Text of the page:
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Bar Mental Health Questions Deter Treatment, Advocates Say

Oct. 30, 2020, 8:46 AM

Aspiring lawyers experiencing heightened emotional distress during the pandemic may not seek treatment over fears about mental health questions on bar applications, say advocates who want states to eliminate the language.

A quarter of students seeking graduate and professional degrees, a number that includes those in law schools, screened positive for major depressive disorder, according to a pandemic-era survey. Some 17% of students reported depression in a similar analysis at 15 law schools in 2014.

“It is easy to imagine that a conceivably large number of current law students have experienced sharply increased mental health distress this year, but forgone seeking help out of concern for how it might jeopardize their admission to the bar,” said Patrick Krill, an attorney and principal and founder of Krill Strategies. “That is a lose-lose scenario and not one that our system should be fostering.”

This year, Indiana, Michigan, and New York have dropped questions on mental health from the character and fitness section of bar application, language which is still standard in most states.

“The tide is shifting, albeit more slowly than I would like, towards the recognition that the character and fitness process has been stigmatizing to many law students,” said Janet E. Stearns, dean of students at the University of Miami Law School and a leading voice on the topic.

Stearns says she hopes movement in some states in 2020 will carry forward while others suggest a generational shift in views on mental health might drive more change. This past summer, one of the nation’s youngest federal judges spoke out strongly in a case involving an attorney with bipolar disorder trying to get licensed in Kentucky.

Falling Short

The Justice Department forced Louisiana in 2014 to stop asking questions about mental health diagnosis and treatment on bar applications. Seven states have followed suit. In addition to Michigan, New York, and Indiana, New Hampshire this past summer made its questionnaire less specific, a path taken by many other states.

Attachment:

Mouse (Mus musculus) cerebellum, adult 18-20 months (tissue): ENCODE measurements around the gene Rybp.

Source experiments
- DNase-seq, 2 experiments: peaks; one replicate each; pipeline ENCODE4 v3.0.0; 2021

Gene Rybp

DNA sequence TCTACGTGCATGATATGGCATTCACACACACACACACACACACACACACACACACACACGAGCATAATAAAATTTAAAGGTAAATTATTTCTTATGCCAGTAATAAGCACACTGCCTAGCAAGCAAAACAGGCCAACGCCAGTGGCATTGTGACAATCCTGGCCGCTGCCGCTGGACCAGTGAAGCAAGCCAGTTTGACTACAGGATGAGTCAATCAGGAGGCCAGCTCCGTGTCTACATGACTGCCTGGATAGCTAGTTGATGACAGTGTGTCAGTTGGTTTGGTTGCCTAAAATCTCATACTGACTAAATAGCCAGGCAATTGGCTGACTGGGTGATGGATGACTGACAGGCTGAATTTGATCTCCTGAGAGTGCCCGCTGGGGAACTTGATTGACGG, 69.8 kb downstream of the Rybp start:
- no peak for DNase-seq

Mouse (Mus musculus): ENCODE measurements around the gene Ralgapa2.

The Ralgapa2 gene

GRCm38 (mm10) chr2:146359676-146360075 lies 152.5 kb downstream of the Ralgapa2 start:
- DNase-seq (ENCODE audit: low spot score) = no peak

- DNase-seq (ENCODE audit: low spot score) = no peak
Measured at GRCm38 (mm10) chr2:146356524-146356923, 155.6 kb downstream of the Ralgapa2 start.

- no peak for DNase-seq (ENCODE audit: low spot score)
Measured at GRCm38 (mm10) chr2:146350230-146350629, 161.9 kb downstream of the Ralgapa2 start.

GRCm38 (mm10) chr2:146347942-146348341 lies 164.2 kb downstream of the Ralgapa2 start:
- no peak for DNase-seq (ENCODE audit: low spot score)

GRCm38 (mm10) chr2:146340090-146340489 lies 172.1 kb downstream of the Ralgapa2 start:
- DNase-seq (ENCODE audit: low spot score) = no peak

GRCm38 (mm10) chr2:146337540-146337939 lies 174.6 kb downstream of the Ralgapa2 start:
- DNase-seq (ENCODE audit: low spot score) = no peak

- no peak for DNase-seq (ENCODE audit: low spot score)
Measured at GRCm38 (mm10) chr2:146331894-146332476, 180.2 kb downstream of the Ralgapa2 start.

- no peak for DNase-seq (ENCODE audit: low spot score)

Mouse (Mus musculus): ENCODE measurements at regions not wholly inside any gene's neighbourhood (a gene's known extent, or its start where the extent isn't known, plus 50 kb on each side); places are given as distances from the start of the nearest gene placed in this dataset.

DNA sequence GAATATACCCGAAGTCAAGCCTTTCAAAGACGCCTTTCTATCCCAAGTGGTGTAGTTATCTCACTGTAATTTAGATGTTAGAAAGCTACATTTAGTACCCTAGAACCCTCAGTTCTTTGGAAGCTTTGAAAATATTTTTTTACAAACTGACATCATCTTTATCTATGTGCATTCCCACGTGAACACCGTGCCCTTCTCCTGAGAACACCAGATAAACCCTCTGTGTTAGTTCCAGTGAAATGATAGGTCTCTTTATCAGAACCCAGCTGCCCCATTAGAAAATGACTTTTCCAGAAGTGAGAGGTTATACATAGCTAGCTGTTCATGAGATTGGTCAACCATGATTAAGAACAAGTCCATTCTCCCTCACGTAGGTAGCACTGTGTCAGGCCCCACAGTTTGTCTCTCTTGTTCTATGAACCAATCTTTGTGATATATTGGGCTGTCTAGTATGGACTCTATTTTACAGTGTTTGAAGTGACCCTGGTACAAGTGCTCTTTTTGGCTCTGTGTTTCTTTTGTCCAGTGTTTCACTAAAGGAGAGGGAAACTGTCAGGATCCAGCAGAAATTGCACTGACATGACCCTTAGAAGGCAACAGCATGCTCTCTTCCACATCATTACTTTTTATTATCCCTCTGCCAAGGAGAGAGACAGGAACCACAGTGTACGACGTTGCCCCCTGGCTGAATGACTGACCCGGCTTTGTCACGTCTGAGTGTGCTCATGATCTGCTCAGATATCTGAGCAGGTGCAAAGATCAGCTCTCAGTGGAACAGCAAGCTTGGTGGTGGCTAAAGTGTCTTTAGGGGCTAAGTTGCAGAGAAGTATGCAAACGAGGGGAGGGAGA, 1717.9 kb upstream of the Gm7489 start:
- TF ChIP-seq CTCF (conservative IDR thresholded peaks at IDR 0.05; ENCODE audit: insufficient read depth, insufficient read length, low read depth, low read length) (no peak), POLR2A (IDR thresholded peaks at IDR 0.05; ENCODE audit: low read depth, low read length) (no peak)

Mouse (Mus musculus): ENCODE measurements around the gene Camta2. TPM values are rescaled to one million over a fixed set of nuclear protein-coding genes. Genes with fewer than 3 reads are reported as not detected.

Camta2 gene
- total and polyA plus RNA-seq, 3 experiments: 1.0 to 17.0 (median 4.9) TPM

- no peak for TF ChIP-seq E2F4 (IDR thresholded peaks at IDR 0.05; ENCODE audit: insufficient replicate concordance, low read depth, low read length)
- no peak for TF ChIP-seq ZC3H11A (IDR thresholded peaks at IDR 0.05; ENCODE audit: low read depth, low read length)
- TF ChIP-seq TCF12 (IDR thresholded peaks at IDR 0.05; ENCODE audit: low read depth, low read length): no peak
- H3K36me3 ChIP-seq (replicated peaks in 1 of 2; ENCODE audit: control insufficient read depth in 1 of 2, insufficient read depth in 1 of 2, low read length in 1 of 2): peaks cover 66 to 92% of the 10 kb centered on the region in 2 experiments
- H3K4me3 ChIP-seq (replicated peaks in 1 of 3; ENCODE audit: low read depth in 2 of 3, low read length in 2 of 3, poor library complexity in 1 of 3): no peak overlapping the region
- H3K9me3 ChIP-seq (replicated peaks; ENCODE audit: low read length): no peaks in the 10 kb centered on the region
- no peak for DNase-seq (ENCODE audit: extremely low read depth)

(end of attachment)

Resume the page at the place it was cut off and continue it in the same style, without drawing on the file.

California, Connecticut, Massachusetts, and Virginia are the other states that have eliminated mental health questions for bar applicants.

About 20 states use the National Conference of Bar Examiners questionnaire while the remainder offer a version of it. Character and fitness sections commonly ask about substance abuse, any arrests, problems in law school, or problems managing finances.

The mental health section of these questionnaire seek “very private information including contact information to therapist, hospital or treatment facility, without any clear limitation on what information would be released or how it would be used,” Stearns said.

These “open-ended” inquiries are intrusive and discourage students from accessing resources for their mental health, creating a “vicious cycle,” she said.

Some states still ask a variation of whether applicants have been diagnosed with or treated or sought counseling for mental conditions like bipolar disorder or schizophrenia.

A diagnosis isn’t a determinant of competency to practice, otherwise “one-third of us should be kicked out of the profession,” said Reed Smith partner Mark S. Goldstein, who has written and spoken publicly about his past struggles with depression, anxiety, and obsessive compulsive disorder.

Studies show lawyers tend to suffer disproportionately from depression and other mental health problems, and many are reluctant to acknowledge it.

Gray O’Dwyer, an attorney who petitioned the Virginia Board of Bar Examiners in 2018 to remove its mental health questions, said many states still include them because they’re out of touch.